Vintage Entrepreneurs: three social media tips everyone should follow
By Lena on March 7, 2013
Utilising social media is a great way of promoting your vintage business without spending a lot – or any – money. But although it’s easy to set up a Facebook profile or start tweeting away, getting the most out of social media isn’t quite so obvious.
Aside from running QueensOfVintage.com, I also work as a social media specialist, so I have a few expert tips up my sleeve I’ll be sharing with you. First up, here are three social media tips everyone should follow.
1. Spread yourself – I often get asked which social media platforms are worth signing up with. If you are running a business or have something you want to market, the short answer is all of them. Social media platforms have slightly different audiences – Twitter has an older demographic to Facebook for example, Instagram is used by people interested in style and fashion, while Pinterest attracts a largely female audience. Use these differences by reaching a much wider audience, and therefore more potential customers.
This doesn’t mean that you have to create completely different content for each platform. If you run a vintage clothing shop for example, let your Facebook followers know you’ve listed a gorgeous Forties dress by sharing the link on your fan page, tweet about it on Twitter, put a picture of it up on Instagram and create a Forties mood board including the dress on Pinterest.
If this doesn’t convince you, remember that social media is still in its infancy and things are bound to change in the long run. This might include charging businesses to use currently free platforms like Facebook. Should this happen, you want to be in a position where you can choose to either pay up or instead focus on the community you’ve built up on a different platform which remains free of charge.
2. Don’t run a Facebook competition that could get your page deleted - I’m always blown away by the huge amount of illegal Facebook competitions I come across. You know the ones that ask you to like or share an image or to leave a comment to win something? Yes, these are against Facebook’s rules and therefore not valid. If you run such a competition, at the worst, you could get legally challenged and your page might get shut down.
Before you run a competition on Facebook, do check out Facebook’s T&Cs. In a nutshell, you are not allowed to run a competition or give-away directly on Facebook. Instead you must use a third-party app provided by companies such as Wildfire. These apps are expensive to subscribe to and will not be worth it unless you’re a big company. Instead, set up competitions on your website or blog and use Facebook to promote them. And remember, you cannot ask your Facebook likers to like or share something or leave a comment as a valid way of entering a give-away.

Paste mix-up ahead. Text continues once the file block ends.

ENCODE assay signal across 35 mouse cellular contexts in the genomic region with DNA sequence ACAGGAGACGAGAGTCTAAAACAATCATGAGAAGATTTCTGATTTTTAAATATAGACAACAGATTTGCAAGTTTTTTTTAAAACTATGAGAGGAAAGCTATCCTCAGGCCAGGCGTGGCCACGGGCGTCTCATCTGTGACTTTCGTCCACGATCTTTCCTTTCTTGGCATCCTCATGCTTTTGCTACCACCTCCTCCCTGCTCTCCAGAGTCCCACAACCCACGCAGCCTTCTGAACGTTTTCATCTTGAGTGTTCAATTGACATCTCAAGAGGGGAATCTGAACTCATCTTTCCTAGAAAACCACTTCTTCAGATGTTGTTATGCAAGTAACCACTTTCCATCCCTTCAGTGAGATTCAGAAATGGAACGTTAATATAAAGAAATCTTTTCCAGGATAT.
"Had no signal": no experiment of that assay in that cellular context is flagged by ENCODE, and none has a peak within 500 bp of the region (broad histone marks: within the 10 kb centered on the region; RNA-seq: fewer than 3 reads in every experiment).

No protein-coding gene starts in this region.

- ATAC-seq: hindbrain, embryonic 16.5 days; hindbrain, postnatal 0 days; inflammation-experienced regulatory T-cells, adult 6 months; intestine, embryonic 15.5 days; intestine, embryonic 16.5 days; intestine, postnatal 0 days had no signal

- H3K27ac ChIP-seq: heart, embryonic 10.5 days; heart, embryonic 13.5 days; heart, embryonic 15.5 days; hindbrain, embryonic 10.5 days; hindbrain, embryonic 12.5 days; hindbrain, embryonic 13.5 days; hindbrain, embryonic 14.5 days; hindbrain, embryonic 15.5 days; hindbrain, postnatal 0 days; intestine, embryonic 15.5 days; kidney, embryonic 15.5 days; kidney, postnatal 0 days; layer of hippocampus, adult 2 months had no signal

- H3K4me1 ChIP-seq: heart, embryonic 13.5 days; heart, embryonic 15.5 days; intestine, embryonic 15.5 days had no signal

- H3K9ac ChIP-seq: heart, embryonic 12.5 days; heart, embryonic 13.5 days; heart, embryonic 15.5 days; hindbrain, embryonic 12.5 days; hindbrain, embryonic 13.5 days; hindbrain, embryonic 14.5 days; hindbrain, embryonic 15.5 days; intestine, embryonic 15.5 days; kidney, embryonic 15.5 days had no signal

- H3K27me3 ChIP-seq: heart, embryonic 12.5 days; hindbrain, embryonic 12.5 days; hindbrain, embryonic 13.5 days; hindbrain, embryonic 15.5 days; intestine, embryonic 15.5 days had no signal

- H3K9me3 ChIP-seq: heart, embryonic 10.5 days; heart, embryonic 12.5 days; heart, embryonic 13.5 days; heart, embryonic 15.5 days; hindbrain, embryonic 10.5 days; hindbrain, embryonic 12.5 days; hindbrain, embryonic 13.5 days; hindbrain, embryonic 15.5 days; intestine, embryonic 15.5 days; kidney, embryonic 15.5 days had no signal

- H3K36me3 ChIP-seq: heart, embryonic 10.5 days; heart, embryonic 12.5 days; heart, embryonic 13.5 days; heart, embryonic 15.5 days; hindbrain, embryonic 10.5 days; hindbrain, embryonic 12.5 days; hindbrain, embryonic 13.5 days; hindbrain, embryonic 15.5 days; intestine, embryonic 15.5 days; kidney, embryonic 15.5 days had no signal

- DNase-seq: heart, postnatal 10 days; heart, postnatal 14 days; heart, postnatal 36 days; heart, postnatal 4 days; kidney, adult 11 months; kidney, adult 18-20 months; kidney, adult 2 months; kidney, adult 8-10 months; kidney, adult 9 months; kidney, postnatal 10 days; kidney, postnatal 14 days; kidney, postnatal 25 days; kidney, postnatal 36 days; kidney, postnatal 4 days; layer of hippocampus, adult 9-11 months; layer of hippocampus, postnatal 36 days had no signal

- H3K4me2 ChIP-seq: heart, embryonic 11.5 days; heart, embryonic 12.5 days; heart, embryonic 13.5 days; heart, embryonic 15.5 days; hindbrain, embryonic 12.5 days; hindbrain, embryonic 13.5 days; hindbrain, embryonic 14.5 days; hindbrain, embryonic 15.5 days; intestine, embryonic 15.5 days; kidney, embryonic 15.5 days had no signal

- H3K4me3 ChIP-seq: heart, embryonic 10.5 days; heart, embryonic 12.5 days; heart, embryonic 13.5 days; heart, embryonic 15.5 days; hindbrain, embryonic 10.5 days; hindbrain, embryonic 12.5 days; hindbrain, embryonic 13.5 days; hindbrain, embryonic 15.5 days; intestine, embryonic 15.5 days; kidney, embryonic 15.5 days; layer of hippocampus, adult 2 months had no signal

3. Do find the right balance between spamming and not posting – it’s not easy to figure out the right amount of posting. You neither want to disappear from people’s memory by posting only once a month, nor do you want to bombard them with sales messages. The best way of finding a good median is by having different strategies for each platform. Twitter for example moves on very quickly, so tweeting five, ten times a day won’t feel like spamming to your followers.
Facebook however needs a different approach. My golden rule is to never post more than twice a day, but at least once a day. Facebook runs a complicated – and secret - algorithm called EdgeRank to determine which updates show up in your newsfeed. If you don’t post on a regular basis your EdgeRank, and therefore your chance of showing up in your likers’ streams, is low. Yet if you post too often, people are likely to experience your updates as spam and will unsubscribe from your updates. If you have lots of likers but very little engagement on your page, this could be why.
Do you have a particular social media question you want to ask me? Leave a comment!
image: Moma Propaganda’s vintage internet campaign for Maximidia